Of course, poor Jane, ... in the end all the quails benefitted her naught at all.
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PostSubject: Re: Close Encounters of the Cookery Kind   Sat 11 Jan 2014, 14:48

Apparently they had to be fat quails, too: "My lord, the king commanded me to write you for some fat quails, as the queen is very desirous to eat some but here be none gotten," wrote John Husee to Lord Lisle. "But they must be very fat."

I'm sure I've read somewhere Jane ate about 22 quails in one go. Gorging on greasy poultry couldn't have done her any good at all...

But I came to this thread to post this - retro dishes from the 60s and 70s - utterly revolting, especially the bananas. Lord knows what MM will think.

http://www.dailymail.co.uk/femail/article-2537433/From-ham-banana-hollandaise-lime-cheese-salad-liver-sausage-pineapple-Retro-culinary-abominations-happy-leave-past.html



Ugh. I'd rather have a fat quail.
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PostSubject: Re: Close Encounters of the Cookery Kind   Sat 11 Jan 2014, 15:28

Yuck. However substitute some endive for the bananas and a good sauce mornay for the hollandaise and you have a very tasty dish that I did make quite often in those days. Now I've got a real notion to make it again soon.




It's all coming back - this is what I did with bananas. 

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PostSubject: Re: Close Encounters of the Cookery Kind   Sat 11 Jan 2014, 19:51

Last night we had a rather retro dish, (retro in NZ, maybe not in Switzerland) though one which we had frequently all the time the kids were home.  A cheese fondue.  And very nice it was too, even if I had to substitute the kirsch with ordinary brandy.  (Though I think we have ordinary cherry brandy in the cupboard left over from our wedding - it should be quite matured by now.)  It was my husband's birthday request in November and now we had it last night as well.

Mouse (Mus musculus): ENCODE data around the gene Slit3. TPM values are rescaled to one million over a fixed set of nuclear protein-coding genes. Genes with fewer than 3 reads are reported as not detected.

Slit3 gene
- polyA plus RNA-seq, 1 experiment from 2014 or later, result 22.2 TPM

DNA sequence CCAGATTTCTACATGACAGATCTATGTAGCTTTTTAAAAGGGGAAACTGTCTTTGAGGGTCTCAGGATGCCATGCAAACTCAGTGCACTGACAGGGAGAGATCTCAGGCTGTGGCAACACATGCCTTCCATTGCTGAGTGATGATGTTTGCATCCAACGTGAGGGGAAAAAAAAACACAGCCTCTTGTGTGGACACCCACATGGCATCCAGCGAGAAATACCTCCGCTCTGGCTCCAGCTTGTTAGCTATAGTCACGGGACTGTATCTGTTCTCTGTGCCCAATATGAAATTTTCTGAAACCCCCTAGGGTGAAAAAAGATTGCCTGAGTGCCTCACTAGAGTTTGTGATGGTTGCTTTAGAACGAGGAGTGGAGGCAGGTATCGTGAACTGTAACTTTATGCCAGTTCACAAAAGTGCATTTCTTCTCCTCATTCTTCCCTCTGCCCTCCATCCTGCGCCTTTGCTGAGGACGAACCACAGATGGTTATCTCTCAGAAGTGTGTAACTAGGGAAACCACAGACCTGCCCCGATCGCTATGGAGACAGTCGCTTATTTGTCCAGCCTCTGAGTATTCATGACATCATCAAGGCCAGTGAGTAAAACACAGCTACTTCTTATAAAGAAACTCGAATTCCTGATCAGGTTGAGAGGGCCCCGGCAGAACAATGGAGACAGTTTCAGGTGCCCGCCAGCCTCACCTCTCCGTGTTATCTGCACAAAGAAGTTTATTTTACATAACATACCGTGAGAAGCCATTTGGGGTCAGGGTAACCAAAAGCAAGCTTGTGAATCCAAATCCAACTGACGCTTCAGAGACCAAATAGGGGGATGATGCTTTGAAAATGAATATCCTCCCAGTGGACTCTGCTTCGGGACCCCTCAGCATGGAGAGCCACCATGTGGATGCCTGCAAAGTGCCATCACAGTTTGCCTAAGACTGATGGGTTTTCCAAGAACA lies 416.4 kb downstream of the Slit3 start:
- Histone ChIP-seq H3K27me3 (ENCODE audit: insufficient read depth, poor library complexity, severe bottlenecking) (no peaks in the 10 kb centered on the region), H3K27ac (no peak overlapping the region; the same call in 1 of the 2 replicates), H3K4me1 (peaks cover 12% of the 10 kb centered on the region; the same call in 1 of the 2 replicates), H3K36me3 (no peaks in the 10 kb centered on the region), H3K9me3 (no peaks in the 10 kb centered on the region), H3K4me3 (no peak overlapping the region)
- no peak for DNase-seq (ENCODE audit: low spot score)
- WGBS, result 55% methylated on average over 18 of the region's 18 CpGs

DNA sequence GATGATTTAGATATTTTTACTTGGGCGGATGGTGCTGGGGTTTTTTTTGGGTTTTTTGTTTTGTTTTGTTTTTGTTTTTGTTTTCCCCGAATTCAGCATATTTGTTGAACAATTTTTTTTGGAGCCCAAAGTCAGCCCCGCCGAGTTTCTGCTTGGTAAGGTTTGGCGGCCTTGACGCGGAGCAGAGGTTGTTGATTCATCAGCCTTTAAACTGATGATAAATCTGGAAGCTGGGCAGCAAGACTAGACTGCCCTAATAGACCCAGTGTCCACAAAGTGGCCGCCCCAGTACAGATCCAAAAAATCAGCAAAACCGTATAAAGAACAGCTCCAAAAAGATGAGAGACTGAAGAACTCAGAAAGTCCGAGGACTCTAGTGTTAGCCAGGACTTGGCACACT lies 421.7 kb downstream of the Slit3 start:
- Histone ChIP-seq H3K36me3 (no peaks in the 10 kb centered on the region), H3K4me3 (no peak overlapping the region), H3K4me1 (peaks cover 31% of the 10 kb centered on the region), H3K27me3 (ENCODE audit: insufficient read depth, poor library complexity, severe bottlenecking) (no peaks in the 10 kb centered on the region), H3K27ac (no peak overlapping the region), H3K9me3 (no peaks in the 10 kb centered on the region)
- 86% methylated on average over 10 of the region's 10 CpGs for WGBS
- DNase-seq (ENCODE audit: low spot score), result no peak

For my grandson's third birthday I made those pineapple and cheese things on a toothpick, and I thought they might be ignored, but they went down a treat.  My dil had to go out and specially buy the toothpicks of course.
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PostSubject: Re: Close Encounters of the Cookery Kind   Sat 11 Jan 2014, 23:16

Stuck into a grapefruit to make a hedgehog I trust?

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PostSubject: Re: Close Encounters of the Cookery Kind   Sun 12 Jan 2014, 10:10

Ah, but that's not a true hedgehog, has to have pickled onions (preferably red and green ones) on top of the pineapple. In Aus we always used an orange rather than a grapefruit though, which were virtually unheard of down there back then, the very height of expensive posh luxury grapefruit were.
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PostSubject: Re: Close Encounters of the Cookery Kind   Sun 12 Jan 2014, 10:37

.... oranges and grapefruits? We were really classy and had a wooden hedgehog with holes all over its back for the sticks, made my father out of an old off-cut of oak. It had a silly grin carved and painted on its face and I used to play with it along with my other toy animals  ... much to the annoyance of my mother who had to recover it from the toy cupboard everytime she was preparing the food for "a bit of a do" .
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PostSubject: Re: Close Encounters of the Cookery Kind   Fri 17 Jan 2014, 14:02

Try some haggis, Meles.

http://haggishunt.scotsman.com/recipe.cfm?recipe=6

from Wiki there is a very similar dish called Chireta from the Spanish Pyrenees.
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PostSubject: Re: Close Encounters of the Cookery Kind   Sat 25 Jan 2014, 11:26

Well indeed, seeing that tonight is Burns Night, how about a bit of haggis? Scotland of course doesn’t have a monopoly on haggis  - Clarissa Dickson Wright in 'The Haggis: A Little History' makes a good case that haggis, as in a meat and grain pudding boiled in a sheep’s paunch, came to Britain with the Vikings, and there are very similar recipes using pig's stomach in the late Roman cookbook by Apicius.